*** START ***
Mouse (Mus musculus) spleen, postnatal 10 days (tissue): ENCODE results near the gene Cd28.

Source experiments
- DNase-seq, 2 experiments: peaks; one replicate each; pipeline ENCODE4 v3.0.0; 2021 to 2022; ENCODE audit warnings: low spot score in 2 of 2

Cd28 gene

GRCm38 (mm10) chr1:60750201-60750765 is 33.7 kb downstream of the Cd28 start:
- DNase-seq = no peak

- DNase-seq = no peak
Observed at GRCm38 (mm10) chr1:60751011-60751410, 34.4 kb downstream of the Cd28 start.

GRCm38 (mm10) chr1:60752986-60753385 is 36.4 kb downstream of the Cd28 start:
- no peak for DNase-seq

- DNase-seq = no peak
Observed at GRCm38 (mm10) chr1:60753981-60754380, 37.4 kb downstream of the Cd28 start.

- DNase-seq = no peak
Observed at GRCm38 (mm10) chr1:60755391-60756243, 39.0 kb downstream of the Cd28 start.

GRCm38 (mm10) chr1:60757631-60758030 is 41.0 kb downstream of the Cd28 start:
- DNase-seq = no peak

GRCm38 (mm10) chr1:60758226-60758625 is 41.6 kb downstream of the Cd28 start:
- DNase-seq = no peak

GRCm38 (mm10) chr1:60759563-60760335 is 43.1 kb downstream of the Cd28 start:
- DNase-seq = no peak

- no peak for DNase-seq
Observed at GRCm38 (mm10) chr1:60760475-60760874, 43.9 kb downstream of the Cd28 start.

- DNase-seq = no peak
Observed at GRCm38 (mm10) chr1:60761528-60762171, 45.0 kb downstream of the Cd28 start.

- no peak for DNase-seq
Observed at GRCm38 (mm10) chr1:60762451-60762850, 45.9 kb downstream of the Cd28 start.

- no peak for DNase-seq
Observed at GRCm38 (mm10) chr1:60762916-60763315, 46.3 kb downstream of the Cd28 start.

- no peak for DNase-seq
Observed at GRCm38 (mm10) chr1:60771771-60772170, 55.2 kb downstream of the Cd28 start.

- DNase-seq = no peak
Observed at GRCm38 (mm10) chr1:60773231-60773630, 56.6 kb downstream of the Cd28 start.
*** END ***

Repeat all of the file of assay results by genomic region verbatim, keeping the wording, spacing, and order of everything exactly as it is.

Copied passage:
Mouse (Mus musculus) spleen, postnatal 10 days (tissue): ENCODE results near the gene Cd28.

Source experiments
- DNase-seq, 2 experiments: peaks; one replicate each; pipeline ENCODE4 v3.0.0; 2021 to 2022; ENCODE audit warnings: low spot score in 2 of 2

Cd28 gene

GRCm38 (mm10) chr1:60750201-60750765 is 33.7 kb downstream of the Cd28 start:
- DNase-seq = no peak

- DNase-seq = no peak
Observed at GRCm38 (mm10) chr1:60751011-60751410, 34.4 kb downstream of the Cd28 start.

GRCm38 (mm10) chr1:60752986-60753385 is 36.4 kb downstream of the Cd28 start:
- no peak for DNase-seq

- DNase-seq = no peak
Observed at GRCm38 (mm10) chr1:60753981-60754380, 37.4 kb downstream of the Cd28 start.

- DNase-seq = no peak
Observed at GRCm38 (mm10) chr1:60755391-60756243, 39.0 kb downstream of the Cd28 start.

GRCm38 (mm10) chr1:60757631-60758030 is 41.0 kb downstream of the Cd28 start:
- DNase-seq = no peak

GRCm38 (mm10) chr1:60758226-60758625 is 41.6 kb downstream of the Cd28 start:
- DNase-seq = no peak

GRCm38 (mm10) chr1:60759563-60760335 is 43.1 kb downstream of the Cd28 start:
- DNase-seq = no peak

- no peak for DNase-seq
Observed at GRCm38 (mm10) chr1:60760475-60760874, 43.9 kb downstream of the Cd28 start.

- DNase-seq = no peak
Observed at GRCm38 (mm10) chr1:60761528-60762171, 45.0 kb downstream of the Cd28 start.

- no peak for DNase-seq
Observed at GRCm38 (mm10) chr1:60762451-60762850, 45.9 kb downstream of the Cd28 start.

- no peak for DNase-seq
Observed at GRCm38 (mm10) chr1:60762916-60763315, 46.3 kb downstream of the Cd28 start.

- no peak for DNase-seq
Observed at GRCm38 (mm10) chr1:60771771-60772170, 55.2 kb downstream of the Cd28 start.

- DNase-seq = no peak
Observed at GRCm38 (mm10) chr1:60773231-60773630, 56.6 kb downstream of the Cd28 start.